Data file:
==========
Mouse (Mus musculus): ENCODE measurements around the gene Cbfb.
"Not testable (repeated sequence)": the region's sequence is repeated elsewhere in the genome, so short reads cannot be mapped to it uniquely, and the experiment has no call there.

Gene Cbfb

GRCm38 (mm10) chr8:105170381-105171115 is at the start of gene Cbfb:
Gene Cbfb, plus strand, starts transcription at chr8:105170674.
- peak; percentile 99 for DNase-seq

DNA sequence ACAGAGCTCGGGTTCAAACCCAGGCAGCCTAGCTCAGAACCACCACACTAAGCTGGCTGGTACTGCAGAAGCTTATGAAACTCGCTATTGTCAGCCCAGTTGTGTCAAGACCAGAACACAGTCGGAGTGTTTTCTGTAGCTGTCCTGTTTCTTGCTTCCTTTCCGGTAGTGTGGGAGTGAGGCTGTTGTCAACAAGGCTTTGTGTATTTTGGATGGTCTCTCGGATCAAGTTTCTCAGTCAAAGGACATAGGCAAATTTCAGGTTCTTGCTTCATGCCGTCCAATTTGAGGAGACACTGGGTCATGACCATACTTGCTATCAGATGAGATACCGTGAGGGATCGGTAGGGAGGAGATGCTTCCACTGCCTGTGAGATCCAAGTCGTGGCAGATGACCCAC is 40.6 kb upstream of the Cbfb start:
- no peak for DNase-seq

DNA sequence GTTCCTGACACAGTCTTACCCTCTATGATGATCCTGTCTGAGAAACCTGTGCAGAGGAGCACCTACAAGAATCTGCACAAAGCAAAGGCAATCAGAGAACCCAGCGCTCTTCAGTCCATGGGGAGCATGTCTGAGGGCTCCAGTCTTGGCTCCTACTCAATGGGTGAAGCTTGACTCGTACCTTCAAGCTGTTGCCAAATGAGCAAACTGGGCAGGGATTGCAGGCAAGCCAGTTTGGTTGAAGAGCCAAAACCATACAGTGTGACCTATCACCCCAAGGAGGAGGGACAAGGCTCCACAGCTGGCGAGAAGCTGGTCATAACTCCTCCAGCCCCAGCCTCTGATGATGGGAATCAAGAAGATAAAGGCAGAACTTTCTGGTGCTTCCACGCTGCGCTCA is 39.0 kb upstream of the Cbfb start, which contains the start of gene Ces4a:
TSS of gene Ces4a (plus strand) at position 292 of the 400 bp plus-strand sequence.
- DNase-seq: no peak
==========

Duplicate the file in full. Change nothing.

Mouse (Mus musculus): ENCODE measurements around the gene Cbfb.
"Not testable (repeated sequence)": the region's sequence is repeated elsewhere in the genome, so short reads cannot be mapped to it uniquely, and the experiment has no call there.

Gene Cbfb

GRCm38 (mm10) chr8:105170381-105171115 is at the start of gene Cbfb:
Gene Cbfb, plus strand, starts transcription at chr8:105170674.
- peak; percentile 99 for DNase-seq

DNA sequence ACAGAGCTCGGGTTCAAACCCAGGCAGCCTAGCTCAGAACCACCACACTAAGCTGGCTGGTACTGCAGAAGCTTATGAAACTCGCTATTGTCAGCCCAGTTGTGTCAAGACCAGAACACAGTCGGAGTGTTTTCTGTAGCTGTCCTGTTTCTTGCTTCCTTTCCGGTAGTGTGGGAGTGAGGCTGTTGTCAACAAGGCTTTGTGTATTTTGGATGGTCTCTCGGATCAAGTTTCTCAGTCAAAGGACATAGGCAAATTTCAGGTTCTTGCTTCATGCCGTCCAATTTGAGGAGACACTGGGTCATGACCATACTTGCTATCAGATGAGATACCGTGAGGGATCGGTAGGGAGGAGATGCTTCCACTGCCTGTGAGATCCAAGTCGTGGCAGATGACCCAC is 40.6 kb upstream of the Cbfb start:
- no peak for DNase-seq

DNA sequence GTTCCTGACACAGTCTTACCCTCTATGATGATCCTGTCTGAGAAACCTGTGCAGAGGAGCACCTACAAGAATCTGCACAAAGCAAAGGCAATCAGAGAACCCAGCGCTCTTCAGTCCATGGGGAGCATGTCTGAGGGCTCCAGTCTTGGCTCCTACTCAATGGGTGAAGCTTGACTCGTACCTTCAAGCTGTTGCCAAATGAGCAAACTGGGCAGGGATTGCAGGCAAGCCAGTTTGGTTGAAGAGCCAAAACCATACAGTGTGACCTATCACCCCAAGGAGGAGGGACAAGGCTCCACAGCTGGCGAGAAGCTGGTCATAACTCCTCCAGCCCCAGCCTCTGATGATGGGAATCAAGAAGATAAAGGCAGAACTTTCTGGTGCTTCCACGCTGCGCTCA is 39.0 kb upstream of the Cbfb start, which contains the start of gene Ces4a:
TSS of gene Ces4a (plus strand) at position 292 of the 400 bp plus-strand sequence.
- DNase-seq: no peak